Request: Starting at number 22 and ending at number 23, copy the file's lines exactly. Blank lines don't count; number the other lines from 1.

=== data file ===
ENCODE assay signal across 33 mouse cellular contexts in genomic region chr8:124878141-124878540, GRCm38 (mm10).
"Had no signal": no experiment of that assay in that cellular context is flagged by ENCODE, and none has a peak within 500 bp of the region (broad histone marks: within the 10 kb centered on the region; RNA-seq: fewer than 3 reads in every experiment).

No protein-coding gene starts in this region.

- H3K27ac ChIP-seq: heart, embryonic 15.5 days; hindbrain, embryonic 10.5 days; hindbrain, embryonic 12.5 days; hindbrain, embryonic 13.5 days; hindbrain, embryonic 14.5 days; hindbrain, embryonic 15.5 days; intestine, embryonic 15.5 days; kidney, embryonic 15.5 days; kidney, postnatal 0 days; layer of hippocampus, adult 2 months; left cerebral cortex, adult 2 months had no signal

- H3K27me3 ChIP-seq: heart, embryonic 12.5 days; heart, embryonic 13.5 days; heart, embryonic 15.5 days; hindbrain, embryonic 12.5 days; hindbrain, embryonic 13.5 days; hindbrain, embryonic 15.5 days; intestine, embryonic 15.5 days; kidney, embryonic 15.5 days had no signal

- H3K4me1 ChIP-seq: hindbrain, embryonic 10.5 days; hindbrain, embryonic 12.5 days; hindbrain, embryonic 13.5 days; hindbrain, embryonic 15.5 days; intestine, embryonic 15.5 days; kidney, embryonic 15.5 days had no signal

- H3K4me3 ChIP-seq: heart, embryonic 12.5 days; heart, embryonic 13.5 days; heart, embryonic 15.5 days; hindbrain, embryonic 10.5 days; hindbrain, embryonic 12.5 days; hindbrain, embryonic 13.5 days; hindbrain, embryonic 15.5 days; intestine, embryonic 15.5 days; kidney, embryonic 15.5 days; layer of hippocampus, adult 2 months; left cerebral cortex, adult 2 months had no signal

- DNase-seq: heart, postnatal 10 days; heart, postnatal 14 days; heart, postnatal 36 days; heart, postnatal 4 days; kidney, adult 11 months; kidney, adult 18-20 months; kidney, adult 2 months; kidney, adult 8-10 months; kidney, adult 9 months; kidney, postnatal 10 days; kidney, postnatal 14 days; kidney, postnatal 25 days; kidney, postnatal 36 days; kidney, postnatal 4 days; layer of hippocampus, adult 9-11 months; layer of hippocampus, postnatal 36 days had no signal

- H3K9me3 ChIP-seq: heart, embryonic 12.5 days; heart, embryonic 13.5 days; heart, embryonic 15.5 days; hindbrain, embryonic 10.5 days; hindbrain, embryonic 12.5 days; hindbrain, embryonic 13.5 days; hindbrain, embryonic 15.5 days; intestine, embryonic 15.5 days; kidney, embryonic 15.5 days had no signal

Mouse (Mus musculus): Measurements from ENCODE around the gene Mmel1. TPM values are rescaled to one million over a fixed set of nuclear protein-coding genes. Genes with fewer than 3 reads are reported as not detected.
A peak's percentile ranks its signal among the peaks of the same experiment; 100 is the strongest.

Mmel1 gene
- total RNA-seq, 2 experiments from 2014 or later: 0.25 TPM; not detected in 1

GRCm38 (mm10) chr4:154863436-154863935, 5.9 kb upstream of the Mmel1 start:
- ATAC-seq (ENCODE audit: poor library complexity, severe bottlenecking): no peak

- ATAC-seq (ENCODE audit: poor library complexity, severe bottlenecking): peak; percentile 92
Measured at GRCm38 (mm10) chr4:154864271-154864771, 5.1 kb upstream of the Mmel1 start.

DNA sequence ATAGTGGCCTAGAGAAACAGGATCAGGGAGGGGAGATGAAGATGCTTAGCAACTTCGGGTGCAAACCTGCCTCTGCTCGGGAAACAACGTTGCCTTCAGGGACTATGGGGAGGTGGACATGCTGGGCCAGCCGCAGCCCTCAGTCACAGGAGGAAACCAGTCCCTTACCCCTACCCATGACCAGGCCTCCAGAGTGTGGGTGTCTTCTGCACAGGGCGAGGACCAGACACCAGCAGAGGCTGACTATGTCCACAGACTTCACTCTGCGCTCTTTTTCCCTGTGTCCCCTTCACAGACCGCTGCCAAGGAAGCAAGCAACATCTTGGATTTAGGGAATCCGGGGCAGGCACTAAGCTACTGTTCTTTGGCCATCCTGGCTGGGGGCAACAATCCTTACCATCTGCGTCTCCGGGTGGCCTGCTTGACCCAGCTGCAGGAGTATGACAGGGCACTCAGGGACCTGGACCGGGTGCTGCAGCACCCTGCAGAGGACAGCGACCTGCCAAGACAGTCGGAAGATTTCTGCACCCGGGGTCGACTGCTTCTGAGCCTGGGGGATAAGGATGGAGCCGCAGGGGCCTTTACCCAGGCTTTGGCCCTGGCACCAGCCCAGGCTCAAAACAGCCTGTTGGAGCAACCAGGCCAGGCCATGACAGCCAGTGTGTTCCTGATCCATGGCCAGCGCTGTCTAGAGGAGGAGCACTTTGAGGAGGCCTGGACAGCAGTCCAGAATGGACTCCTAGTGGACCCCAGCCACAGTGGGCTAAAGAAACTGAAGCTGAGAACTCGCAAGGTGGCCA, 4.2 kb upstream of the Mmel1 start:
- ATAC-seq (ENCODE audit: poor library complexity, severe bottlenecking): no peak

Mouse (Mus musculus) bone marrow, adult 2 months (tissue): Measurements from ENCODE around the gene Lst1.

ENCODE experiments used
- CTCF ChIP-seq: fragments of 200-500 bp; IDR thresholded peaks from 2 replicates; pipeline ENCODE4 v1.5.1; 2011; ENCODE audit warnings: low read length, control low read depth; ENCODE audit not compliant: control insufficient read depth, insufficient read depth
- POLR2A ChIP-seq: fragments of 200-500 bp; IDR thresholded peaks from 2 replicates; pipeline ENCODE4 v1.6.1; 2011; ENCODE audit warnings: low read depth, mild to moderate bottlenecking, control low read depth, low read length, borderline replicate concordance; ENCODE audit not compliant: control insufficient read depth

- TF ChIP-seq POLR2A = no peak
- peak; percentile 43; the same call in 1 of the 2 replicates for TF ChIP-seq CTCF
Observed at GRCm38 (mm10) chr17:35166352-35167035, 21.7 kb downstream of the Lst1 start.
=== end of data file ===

- CTCF ChIP-seq: fragments of 200-500 bp; IDR thresholded peaks from 2 replicates; pipeline ENCODE4 v1.5.1; 2011; ENCODE audit warnings: low read length, control low read depth; ENCODE audit not compliant: control insufficient read depth, insufficient read depth
- POLR2A ChIP-seq: fragments of 200-500 bp; IDR thresholded peaks from 2 replicates; pipeline ENCODE4 v1.6.1; 2011; ENCODE audit warnings: low read depth, mild to moderate bottlenecking, control low read depth, low read length, borderline replicate concordance; ENCODE audit not compliant: control insufficient read depth